Resistance to simple FLT proof boggles my mind.

If any of you have wanted me to explain how to prove Fermat's Last Theorem in a very simple way then this post is for you.

I show that x^p + y^p = z^p, requires that

(a1 z^2 + b1 xy)…(a2 z^2 + b2 xy) = 0(mod x^2 + y^2 + vz^2), where v is an integer, and a1...ap = v^p+1, b1...bp = -2, are just two of the p+1 defining equations for the 2p unknowns.

Then I notice something spectacularly simple.

I notice that x^2 + y^2 - z^2 MUST share prime counting number factors with x and y, if you assume x, y and z are nonzero integers.

And then I make use of the indeterminancy of the a's to consider a1 = sqrt(v+1) and a2 = sqrt(v+1), where v = -1 plus a multiple of some integer factor of x or y that is shared with x^2 + y^2 - z^2 (you know, like if x has a factor 11 that is also a factor z-y, then 11 would be the type of factor I'm talking about).

I set v to -1 plus a multiple of such a factor so that I can force

x^2 + y^2 + vz^2 to have that factor to any power I wish (like with the above 11^100293849, if I wanted too).

That then OBVIOUSLY forces

(a1 z^2 + b1 xy)…(a2 z^2 + b2 xy) to have that factor to the SAME power(again, with the above, 11^1000293849).

BUT WAIT!!!! x or y HAS that factor, and z CANNOT since it's pairwise coprime to x and y, so that leaves the a's!!!!!

BUT, I just said I've set only a1 and a2 to have that factor since they both equal sqrt(v+1), so all those factors must come from (a1 z^2 + b1 xy) and (a2 z^2 + b2 xy).

Well, did you notice something else? I ARBITRARILY considered a1 and a2 equal to sqrt(v+1). What about a1 = v+1? Now NONE of the other a's has that factor so everything is forced on the one (a1 z^2 + b1 xy).

Some of you should be falling on the floor in amazement that such a simple and extraordinary proof could have been undiscovered for so long, but most of you are now completely befuddled.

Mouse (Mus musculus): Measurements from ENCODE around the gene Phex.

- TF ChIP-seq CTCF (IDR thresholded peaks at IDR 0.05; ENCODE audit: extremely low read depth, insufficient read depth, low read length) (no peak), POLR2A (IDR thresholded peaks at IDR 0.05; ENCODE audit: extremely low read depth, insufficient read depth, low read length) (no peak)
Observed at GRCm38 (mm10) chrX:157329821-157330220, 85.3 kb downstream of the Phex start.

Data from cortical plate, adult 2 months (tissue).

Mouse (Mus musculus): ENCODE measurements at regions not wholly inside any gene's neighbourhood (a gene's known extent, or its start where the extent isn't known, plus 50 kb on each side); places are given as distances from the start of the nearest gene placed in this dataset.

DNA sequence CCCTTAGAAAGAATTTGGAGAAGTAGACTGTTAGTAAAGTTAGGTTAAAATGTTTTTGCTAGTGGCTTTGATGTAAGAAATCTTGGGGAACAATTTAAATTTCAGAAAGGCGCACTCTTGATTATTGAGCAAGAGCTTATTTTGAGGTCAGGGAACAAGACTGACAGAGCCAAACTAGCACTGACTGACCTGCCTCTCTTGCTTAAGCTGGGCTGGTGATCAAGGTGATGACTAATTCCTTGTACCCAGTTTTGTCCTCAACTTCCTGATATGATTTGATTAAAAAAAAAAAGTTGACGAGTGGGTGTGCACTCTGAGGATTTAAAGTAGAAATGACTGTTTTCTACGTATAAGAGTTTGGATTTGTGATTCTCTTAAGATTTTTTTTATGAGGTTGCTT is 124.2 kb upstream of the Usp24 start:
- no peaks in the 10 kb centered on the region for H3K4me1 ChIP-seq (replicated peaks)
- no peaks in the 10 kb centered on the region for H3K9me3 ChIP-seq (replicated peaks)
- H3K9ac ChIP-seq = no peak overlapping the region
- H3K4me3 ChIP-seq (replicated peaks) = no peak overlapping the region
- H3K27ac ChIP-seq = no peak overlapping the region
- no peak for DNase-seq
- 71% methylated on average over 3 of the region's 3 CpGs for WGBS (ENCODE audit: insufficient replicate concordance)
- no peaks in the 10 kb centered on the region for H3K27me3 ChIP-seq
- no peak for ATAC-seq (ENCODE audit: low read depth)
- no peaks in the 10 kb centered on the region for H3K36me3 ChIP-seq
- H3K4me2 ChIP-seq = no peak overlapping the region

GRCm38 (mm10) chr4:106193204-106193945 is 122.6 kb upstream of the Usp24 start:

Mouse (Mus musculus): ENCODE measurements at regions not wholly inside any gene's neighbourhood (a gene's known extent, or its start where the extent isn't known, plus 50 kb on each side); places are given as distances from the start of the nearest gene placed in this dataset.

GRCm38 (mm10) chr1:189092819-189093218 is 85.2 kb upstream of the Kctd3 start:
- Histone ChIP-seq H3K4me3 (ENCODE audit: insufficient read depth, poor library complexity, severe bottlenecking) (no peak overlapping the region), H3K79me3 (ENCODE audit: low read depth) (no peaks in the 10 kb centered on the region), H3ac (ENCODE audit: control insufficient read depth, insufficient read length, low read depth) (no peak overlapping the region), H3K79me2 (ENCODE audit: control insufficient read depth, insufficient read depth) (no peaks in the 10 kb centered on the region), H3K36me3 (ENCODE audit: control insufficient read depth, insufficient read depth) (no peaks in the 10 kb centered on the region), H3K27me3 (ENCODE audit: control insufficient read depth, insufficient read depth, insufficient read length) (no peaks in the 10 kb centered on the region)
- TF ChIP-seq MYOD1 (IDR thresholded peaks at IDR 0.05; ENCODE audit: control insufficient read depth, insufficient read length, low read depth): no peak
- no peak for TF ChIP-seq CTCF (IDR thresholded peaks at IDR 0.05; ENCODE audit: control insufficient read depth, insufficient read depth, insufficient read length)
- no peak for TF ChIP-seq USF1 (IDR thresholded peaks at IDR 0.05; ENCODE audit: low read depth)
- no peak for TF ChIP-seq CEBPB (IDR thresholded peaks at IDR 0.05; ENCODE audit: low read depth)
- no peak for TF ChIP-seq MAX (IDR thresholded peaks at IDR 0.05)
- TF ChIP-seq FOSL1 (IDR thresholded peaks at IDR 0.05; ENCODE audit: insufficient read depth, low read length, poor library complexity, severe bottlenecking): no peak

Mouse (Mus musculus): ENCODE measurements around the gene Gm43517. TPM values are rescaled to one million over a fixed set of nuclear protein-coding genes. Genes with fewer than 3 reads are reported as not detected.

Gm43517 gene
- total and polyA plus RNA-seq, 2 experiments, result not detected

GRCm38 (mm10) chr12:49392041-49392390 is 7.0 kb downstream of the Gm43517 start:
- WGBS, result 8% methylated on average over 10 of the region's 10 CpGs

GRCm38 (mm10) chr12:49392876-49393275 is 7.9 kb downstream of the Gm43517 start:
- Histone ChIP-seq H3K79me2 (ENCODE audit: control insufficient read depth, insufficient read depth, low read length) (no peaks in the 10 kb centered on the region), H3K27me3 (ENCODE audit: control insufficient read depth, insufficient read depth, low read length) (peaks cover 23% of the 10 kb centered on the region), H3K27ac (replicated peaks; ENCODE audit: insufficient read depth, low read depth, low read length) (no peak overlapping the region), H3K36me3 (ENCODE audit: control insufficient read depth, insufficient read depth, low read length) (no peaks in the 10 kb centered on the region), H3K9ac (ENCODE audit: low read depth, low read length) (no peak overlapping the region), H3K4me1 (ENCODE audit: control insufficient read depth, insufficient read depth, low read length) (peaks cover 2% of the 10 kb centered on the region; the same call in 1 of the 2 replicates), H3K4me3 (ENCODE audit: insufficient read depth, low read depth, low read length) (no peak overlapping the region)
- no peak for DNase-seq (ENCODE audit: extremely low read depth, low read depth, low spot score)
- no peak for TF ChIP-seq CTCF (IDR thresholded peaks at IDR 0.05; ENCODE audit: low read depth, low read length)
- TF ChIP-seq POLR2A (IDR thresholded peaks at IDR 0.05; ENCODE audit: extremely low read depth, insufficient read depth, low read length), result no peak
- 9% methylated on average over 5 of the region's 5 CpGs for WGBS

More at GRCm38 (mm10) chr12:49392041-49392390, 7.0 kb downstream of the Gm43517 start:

I am not going to bother looking at replies to my other posts, but I will look to see who replies to this one.

I will also post the link to my website, which is

http://communities.msn.com/ProofofFermatsLastTheorem&naventryid=104

in case you want to look at interesting details.

Luckily for me, despite the fact that most of you are so limited that you're still just reacting by reflex to believe I'm just a nut, this argument is so damn simple that soon enough someone will realize it is correct, and then some of you will get that sinking feeling in your gut as you contemplate how you reacted when it was presented to you :-).

Thank God for that! I didn't realize how closeminded modern mathematicians apparently are. You folks have to be forced by extreme measures to accept even simple stuff that falls just a little bit outside what you're used to.

That is, none of you are much fun at all! Sure hope the world never depends on your type discovering anything, or humanity will surely perish.